Whether you’re planning to grow a beard to flaunt with flannels or protect your face from the soon-to-be crisp breeze, one thing’s for sure—you have plenty of options when it comes to choosing what it’ll look like. To give you an idea of what’s en vogue in your area, take a look at The Black Tux’s map of the most popular beard styles across the nation. Goatee beard.
The breakdown is based on Google Trends data, which shows which style of facial hair is most often searched for in each state. And it’s not strictly beards: you can also find your favorite mustaches in the results.
Now, just because hordes of people happen to be Googling the Fu Manchu mustache in Ohio and Pennsylvania doesn’t necessarily mean that all (or even many) of those people actually end up growing one, but we dearly hope that they do.
Bafflingly, Californians don’t go for the so-called Hollywoodian as much as they go for a good chin curtain beard, while Texans do choose it above all others. Soul patches apparently steal the hearts of many Kansas residents, but no other state seems particularly fond of them. And, though many of the balmy southern states shy away from heavy facial hair, Louisiana loves a full beard. The Black Tux thinks residents may be influenced by the legendary beards of Duck Dynasty’s Robertson family.
Flashy facial hair styles like the Fu Manchu and handlebar mustaches certainly make the map more fun, but the overwhelming takeaway from the statistics is that most people are pretty traditional when it comes to which designs they’re willing to sport on their faces. The most popular styles in the highest number of states were the classics: 15 chose the goatee, followed by 10 for a regular mustache, and five for a full beard.
Regionally, the goatee reigned supreme in the south, northeast, and midwest, while the western states mostly went for the mustache.
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Will this autumn be the season you finally decide to fully partake in pogonotrophy —the act of cultivating facial hair? If this map didn’t convince you, maybe these reasons will.
If you're thinking of buying a loved one a smart home device for the holidays, you're likely considering two options: Google Home ( $70 )—a series of smart speakers from the tech giant—and Amazon Echo ( $80 )—which features the virtual voice assistant Alexa. You could do hours of research weighing the pros and cons of each gadget, or you could pick one based on where your giftee lives. The map below from ASecureLife.com breaks down where each state falls in the Google Home versus Alexa debate.
To create the graphic, the home security company analyzed Google trends data related to searches for Google Home and Amazon Alexa in October 2019. The two terms are fairly evenly matched: Google Home just edges out Alexa with 51 percent of the total search volume nationwide compared to Alex's 49 percent.
The two devices are also spread out across the map. On the West Coast, California and Washington prefer Google, while Oregon likes Alexa. In the South, Alexa dominates Florida, Alabama, and North Carolina, while Google takes Mississippi, Georgia, and Tennessee. New England is split between the two: Google wins New Hampshire, Connecticut, and Massachusetts, and Alexa tops searches in Maine, Rhode Island, and Vermont. You can check out the full map above.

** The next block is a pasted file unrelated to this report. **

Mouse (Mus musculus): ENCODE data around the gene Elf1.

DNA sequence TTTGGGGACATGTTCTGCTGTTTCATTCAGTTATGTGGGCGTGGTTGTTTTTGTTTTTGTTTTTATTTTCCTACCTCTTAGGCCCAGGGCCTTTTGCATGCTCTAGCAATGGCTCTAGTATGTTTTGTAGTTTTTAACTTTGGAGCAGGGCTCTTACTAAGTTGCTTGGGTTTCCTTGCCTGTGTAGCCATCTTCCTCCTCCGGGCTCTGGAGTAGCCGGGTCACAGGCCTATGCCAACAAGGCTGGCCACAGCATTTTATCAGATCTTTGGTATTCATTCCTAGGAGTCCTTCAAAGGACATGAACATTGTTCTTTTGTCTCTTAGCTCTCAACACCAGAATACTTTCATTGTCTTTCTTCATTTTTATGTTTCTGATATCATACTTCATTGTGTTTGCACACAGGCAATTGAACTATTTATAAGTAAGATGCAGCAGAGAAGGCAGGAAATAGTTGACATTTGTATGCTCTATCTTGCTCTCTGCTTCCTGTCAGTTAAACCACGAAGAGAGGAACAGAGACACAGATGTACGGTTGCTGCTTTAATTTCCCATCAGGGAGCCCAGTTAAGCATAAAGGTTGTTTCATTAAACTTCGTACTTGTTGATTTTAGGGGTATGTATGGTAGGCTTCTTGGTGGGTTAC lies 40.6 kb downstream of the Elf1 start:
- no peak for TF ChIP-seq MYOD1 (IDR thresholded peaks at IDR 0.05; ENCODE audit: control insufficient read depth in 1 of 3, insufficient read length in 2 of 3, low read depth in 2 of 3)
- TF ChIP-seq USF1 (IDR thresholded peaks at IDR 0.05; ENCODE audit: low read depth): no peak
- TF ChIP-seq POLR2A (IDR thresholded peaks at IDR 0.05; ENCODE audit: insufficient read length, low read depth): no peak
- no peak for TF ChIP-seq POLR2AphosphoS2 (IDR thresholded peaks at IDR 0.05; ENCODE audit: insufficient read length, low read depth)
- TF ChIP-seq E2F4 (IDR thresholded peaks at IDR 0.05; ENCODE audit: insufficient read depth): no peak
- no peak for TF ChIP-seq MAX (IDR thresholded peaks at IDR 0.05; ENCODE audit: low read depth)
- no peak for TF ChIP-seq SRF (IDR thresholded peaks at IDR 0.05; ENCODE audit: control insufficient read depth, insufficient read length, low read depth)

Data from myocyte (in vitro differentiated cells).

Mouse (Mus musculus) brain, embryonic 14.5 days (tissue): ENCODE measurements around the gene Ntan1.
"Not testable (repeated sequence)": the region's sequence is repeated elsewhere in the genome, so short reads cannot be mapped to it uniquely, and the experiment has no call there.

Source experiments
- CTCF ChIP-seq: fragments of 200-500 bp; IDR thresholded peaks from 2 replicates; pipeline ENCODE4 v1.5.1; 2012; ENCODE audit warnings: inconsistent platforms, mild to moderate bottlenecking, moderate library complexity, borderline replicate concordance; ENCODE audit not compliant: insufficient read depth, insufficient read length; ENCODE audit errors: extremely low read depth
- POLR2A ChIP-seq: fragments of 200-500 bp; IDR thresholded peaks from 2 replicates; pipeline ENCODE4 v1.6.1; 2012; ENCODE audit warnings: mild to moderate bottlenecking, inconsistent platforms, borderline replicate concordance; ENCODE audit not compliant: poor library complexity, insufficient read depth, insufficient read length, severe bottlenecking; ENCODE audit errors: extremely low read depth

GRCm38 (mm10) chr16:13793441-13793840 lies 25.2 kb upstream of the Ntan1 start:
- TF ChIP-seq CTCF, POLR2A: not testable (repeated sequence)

Google Home and Amazon Echo share a lot of the same capabilities, like connecting with the internet and other devices to set the thermostat, turn off the lights, play music, and answer questions. If your home state's search trends aren't enough to convince you to choose one over the other, you may have to look at more obscure details, such as which one is better at understanding accents and which has the best jokes.
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Everyone has a favorite classic holiday movie, from 1946’s It’s a Wonderful Life to 1983’s A Christmas Story to 1988’s Die Hard, which may or may not fit the criteria for a festive film depending on who you ask. Home advice website House Method decided to see if those favorites varied by state. To find out, the site polled 4580 people and compiled the results into handy infographics.
As you can see, A Christmas Story dominates the country, with 24 states and a total of 12.8 percent of respondents naming it their favorite. The 2003 Will Ferrell comedy Elf came in second, with 11 states and 11.2 percent of the vote. Rounding out the top five—when looking at the overall percentage—are 1990’s Home Alone and It’s a Wonderful Life, with a dark horse—1993’s The Nightmare Before Christmas—scoring 6.3 percent of voting and winning over Tennessee. Nebraska was an outlier, naming 1989’s National Lampoon’s Christmas Vacation their favorite.
Here’s how it breaks down by count according to state:
By percentage is where animated classics like 1964’s Rudolph the Red-Nosed Reindeer and 1965’s A Charlie Brown Christmas rank:
Different beard styles 2016
Kansas and Vermont selected Die Hard, an often-contentious choice. (The film is set during Christmas in Los Angeles, with Bruce Willis’s everyman cop forced to battle terrorists in Nakatomi Plaza during a holiday party.) House Method decided to throw in a bonus question: Does the film qualify as a Christmas movie? The survey says no, with nearly 60 percent declaring it ineligible for holiday status. Sorry, Bruce.